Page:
The sluggish rain pattering on the skylight pulled Suzanne out of her sleep, in which she, together with several other people, was trying to close a pair of wooden doors to hold a crowd of zombies behind them. When Suzanne woke up, the door had not yet closed fully and now the image would bother her all day like unfinished business. It was ten to four, ten minutes till her alarm went off but Suzanne didn’t stay in bed. She had a guest house to run.
The cook who took care of breakfast and lunch – which was all the place offered its guests – came in at six every day, which gave Suzanne two hours of alone time during which she made sure ever second counted. She turned on the lights in the ground floor hall with the tiny reception she spent most of her time behind, then the kitchen, and finally in the small office hidden behind a nondescript door in the hall behind the kitchen. A sign on this door said “Supplies” and Suzanne kept it locked after five-fifty in the morning when she left it.
The office contained a cheap wooden desk with a laptop on it and a chair. Opposite the ensemble sat a yellow Ikea couch, which looked out of place like a bright yellow patch on an old leather jacket. Suzanne sat behind the desk and fired up the laptop. She went into her calendar, which said Danny 4:20, Amanda 4:40, Ling 5:00.
Three clients per day was Suzanne’s usual and preferred workload for this office. She only took clients between four-thirty and five-thirty before the town woke up and people, like ants, started crawling all over the place. Danny and his four-twenty appointment were an exception because the guy was desperate and Suzanne eventually gave in to his pleas for an earlier appointment. And now, at four-ten, Danny was already here, by the back entrance of the guest house and was calling her phone.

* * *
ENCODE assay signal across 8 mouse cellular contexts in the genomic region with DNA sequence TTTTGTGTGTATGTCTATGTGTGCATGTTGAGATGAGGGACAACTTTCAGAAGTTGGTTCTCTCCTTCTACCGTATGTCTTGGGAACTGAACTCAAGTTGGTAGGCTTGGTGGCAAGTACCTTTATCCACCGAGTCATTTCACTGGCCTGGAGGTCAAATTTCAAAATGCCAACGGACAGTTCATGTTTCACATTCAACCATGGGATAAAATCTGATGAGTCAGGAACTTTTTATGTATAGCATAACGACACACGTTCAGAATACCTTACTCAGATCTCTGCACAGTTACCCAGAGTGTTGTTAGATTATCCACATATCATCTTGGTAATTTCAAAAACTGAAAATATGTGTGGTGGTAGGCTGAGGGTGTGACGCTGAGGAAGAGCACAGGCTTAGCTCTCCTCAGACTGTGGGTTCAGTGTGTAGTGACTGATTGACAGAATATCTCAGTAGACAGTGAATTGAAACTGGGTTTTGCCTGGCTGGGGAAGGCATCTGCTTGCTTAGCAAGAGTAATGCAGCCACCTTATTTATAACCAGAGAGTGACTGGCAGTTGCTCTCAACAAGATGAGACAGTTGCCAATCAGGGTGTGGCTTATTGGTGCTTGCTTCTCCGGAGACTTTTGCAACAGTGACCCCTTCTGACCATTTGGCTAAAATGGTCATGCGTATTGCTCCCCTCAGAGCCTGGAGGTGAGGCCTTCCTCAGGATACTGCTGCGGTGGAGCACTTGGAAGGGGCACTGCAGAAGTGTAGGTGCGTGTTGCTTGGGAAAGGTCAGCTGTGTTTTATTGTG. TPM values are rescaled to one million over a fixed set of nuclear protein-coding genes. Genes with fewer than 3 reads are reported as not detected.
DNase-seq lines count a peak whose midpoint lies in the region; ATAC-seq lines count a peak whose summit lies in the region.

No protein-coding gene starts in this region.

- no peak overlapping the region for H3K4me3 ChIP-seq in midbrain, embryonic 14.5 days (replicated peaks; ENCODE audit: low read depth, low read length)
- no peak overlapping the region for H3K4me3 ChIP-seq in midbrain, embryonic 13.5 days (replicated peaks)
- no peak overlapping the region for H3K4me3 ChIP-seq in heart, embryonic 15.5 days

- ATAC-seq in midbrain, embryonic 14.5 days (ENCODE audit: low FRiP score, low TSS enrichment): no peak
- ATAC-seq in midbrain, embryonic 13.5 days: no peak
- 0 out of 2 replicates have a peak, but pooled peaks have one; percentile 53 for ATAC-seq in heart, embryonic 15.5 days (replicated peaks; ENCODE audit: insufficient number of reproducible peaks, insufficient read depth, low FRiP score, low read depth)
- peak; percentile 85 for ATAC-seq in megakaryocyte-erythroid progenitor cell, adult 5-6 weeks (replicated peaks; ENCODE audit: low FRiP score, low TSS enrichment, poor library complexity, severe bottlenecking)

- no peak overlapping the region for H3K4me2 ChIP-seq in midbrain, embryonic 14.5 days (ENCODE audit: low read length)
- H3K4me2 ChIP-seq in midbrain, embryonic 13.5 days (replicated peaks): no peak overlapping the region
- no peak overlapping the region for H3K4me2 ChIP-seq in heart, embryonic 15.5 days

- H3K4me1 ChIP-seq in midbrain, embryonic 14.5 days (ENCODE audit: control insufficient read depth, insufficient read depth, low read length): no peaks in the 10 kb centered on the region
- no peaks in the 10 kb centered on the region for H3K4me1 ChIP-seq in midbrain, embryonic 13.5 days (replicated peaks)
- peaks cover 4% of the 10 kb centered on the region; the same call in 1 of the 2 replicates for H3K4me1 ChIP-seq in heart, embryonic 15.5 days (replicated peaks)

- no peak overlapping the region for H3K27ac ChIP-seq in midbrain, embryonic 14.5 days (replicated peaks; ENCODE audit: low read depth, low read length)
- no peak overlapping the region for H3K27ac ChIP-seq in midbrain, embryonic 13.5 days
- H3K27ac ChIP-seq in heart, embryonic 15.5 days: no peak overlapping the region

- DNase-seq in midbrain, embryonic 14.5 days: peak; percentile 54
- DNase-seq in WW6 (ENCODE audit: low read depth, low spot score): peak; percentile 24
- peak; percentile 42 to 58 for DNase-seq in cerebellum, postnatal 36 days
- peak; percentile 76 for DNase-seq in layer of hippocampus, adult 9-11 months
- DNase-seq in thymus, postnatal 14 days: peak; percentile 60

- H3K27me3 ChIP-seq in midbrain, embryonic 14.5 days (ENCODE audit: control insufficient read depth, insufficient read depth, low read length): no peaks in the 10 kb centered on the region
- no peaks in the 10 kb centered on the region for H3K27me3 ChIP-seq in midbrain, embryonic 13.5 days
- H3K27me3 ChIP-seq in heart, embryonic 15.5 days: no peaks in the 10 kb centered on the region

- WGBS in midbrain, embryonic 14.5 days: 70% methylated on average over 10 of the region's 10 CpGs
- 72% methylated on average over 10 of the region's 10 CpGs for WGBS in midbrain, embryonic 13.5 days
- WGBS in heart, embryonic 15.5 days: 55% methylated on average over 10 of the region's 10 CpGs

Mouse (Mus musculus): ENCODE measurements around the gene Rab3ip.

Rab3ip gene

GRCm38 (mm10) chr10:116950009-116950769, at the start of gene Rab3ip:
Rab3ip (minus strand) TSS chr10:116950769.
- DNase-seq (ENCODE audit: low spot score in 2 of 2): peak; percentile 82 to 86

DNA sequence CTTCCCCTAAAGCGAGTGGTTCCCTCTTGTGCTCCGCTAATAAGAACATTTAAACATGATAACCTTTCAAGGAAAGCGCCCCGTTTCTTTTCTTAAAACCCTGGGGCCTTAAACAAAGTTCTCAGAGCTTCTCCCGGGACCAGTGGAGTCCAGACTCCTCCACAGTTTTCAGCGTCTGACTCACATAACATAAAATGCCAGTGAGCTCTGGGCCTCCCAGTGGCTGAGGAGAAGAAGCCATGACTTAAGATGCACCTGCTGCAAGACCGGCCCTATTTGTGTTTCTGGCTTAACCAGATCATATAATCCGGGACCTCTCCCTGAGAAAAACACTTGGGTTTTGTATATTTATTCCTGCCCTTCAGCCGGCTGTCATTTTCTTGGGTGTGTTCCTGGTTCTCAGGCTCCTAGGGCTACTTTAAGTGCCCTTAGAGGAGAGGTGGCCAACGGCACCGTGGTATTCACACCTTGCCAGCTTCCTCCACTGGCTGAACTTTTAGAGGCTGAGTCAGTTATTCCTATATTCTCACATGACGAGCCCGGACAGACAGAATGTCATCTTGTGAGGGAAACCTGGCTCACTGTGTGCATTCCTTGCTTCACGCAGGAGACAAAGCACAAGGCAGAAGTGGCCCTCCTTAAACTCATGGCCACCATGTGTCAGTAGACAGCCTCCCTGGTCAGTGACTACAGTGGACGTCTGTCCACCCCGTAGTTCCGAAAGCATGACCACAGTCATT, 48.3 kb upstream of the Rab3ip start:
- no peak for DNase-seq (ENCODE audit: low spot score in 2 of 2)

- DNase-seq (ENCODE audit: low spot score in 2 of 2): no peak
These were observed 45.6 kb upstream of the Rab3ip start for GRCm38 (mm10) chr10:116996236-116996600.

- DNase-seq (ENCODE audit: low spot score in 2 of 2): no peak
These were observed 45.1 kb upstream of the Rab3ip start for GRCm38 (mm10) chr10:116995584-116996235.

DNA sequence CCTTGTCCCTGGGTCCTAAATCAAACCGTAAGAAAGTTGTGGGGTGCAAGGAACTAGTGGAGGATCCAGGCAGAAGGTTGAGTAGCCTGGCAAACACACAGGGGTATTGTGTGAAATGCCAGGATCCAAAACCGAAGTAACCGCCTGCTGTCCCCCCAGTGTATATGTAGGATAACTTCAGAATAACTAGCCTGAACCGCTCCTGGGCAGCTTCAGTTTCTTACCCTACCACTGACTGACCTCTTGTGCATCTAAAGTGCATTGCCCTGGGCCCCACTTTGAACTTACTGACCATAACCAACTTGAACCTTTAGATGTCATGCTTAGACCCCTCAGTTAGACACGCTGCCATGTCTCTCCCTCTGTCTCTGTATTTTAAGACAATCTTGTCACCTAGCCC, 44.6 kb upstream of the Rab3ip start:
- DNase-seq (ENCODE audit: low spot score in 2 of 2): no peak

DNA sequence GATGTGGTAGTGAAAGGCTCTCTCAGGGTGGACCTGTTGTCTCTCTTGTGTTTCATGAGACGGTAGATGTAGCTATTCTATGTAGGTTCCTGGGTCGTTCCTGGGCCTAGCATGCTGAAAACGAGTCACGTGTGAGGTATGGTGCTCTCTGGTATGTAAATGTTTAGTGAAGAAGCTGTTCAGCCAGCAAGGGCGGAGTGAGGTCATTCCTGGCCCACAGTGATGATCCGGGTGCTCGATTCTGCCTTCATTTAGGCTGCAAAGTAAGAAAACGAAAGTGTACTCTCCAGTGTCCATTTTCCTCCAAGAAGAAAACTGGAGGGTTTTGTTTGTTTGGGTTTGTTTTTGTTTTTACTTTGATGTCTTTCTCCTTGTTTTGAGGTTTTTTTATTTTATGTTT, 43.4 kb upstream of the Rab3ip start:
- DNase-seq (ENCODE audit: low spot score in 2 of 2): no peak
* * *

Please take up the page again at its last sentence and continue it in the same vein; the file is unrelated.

Suzanne got up with a groan – those extra thirty pounds she had been carrying around for the last five years made her acutely aware of every last ounce of gravity when she got up and sat down. She went down the short hall to the back door that suppliers for the kitchen used, and opened the door she took care to be regularly oiled. The door swung in noiselessly.
“Ms Allen,” the boy whispered. His eyes shone in the yellow light from the single street lamp on this side of the building. Suzanne’s lips twisted into a fake smile and she put her index finger on her lips. Danny’s head bobbed up and down in an energetic nod. She gestured him in and closed the door behind him.